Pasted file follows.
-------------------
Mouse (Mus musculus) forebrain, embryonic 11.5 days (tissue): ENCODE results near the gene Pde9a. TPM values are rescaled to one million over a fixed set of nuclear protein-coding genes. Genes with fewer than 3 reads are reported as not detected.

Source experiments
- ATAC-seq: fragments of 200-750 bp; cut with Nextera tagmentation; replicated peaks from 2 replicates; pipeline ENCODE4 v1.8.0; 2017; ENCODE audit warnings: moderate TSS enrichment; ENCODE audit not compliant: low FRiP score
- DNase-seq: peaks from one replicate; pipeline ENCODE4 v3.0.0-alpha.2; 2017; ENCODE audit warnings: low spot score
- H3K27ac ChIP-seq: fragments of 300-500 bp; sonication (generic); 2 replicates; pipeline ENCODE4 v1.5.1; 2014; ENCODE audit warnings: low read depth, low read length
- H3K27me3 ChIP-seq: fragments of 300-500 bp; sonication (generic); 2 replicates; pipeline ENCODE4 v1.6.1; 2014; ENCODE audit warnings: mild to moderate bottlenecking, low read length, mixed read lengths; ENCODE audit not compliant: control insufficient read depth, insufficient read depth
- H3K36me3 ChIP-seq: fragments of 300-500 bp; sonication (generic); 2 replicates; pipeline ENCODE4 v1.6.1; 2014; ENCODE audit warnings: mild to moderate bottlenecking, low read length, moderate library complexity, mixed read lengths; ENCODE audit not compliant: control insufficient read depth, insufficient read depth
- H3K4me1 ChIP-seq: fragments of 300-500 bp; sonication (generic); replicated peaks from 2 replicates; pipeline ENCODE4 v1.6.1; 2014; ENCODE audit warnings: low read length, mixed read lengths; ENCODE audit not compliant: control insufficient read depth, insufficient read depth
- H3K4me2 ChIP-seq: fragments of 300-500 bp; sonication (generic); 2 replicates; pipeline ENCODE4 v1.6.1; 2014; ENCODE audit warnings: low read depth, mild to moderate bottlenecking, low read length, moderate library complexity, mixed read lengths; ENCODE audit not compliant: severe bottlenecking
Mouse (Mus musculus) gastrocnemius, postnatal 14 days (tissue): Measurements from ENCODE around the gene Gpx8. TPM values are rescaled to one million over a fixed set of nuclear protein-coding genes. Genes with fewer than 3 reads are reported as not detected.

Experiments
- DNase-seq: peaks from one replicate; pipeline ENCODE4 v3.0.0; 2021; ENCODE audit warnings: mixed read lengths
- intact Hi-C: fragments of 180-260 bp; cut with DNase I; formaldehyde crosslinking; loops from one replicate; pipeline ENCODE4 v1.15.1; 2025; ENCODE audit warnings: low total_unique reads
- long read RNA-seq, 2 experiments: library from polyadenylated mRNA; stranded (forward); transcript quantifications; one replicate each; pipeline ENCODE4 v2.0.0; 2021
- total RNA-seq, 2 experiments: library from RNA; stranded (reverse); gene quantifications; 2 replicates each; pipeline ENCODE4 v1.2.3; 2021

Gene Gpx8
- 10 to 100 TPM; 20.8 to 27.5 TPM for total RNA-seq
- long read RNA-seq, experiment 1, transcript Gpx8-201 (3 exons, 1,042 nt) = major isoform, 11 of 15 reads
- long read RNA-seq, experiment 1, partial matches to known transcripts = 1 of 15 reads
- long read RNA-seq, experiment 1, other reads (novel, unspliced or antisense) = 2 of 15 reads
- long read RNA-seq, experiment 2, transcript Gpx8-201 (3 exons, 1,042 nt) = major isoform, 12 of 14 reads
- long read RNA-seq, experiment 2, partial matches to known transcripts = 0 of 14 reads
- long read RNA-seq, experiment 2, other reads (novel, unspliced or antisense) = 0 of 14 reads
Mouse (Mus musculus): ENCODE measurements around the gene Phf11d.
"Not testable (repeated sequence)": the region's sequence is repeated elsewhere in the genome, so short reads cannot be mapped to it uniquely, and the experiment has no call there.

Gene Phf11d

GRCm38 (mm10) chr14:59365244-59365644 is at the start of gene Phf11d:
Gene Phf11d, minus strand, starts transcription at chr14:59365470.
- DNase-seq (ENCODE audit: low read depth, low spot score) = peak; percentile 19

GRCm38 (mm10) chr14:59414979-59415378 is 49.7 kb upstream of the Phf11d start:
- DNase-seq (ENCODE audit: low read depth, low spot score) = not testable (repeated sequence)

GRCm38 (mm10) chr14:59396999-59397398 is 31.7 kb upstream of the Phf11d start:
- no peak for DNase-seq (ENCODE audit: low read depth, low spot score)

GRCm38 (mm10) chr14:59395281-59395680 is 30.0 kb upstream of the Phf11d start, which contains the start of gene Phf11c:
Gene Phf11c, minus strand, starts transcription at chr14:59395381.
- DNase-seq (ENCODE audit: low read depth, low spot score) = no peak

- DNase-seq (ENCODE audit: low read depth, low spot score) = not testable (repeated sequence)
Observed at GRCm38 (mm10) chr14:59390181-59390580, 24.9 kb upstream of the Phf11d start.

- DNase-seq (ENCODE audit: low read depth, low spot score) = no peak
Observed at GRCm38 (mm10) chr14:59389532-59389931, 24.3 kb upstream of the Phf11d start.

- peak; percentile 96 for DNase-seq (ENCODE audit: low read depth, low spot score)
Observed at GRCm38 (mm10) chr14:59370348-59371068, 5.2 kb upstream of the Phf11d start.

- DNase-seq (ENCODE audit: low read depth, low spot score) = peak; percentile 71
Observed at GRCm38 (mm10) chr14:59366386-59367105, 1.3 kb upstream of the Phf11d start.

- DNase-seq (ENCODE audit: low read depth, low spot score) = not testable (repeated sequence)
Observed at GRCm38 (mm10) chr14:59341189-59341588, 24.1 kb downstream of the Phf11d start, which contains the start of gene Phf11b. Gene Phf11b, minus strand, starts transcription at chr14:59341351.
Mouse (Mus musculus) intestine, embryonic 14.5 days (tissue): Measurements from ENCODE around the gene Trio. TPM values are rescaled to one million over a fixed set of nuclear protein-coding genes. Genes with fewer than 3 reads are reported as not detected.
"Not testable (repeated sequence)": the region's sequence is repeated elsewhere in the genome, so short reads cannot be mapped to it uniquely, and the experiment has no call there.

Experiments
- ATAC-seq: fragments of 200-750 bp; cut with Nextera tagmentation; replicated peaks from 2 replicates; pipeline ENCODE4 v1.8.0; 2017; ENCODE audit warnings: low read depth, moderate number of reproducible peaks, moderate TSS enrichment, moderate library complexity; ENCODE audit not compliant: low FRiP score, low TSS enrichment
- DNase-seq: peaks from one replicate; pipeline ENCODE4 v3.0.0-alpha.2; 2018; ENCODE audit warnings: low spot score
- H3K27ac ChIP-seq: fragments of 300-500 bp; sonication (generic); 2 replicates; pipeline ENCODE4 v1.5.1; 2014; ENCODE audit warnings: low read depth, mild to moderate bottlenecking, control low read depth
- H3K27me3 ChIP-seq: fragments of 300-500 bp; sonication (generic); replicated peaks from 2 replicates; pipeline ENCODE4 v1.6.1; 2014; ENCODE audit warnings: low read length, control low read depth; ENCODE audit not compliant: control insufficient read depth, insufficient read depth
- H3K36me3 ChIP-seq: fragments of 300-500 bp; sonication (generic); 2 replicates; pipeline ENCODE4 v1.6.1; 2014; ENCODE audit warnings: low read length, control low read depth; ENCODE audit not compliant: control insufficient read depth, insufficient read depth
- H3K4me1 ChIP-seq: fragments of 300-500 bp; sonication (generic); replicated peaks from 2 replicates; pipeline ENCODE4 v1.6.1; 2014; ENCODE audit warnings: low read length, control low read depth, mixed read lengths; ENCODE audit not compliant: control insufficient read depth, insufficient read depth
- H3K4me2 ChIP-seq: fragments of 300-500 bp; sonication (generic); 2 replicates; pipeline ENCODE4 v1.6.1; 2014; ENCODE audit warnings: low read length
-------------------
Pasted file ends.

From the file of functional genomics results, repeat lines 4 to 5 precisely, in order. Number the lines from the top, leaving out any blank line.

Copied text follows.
- DNase-seq: peaks from one replicate; pipeline ENCODE4 v3.0.0-alpha.2; 2017; ENCODE audit warnings: low spot score
- H3K27ac ChIP-seq: fragments of 300-500 bp; sonication (generic); 2 replicates; pipeline ENCODE4 v1.5.1; 2014; ENCODE audit warnings: low read depth, low read length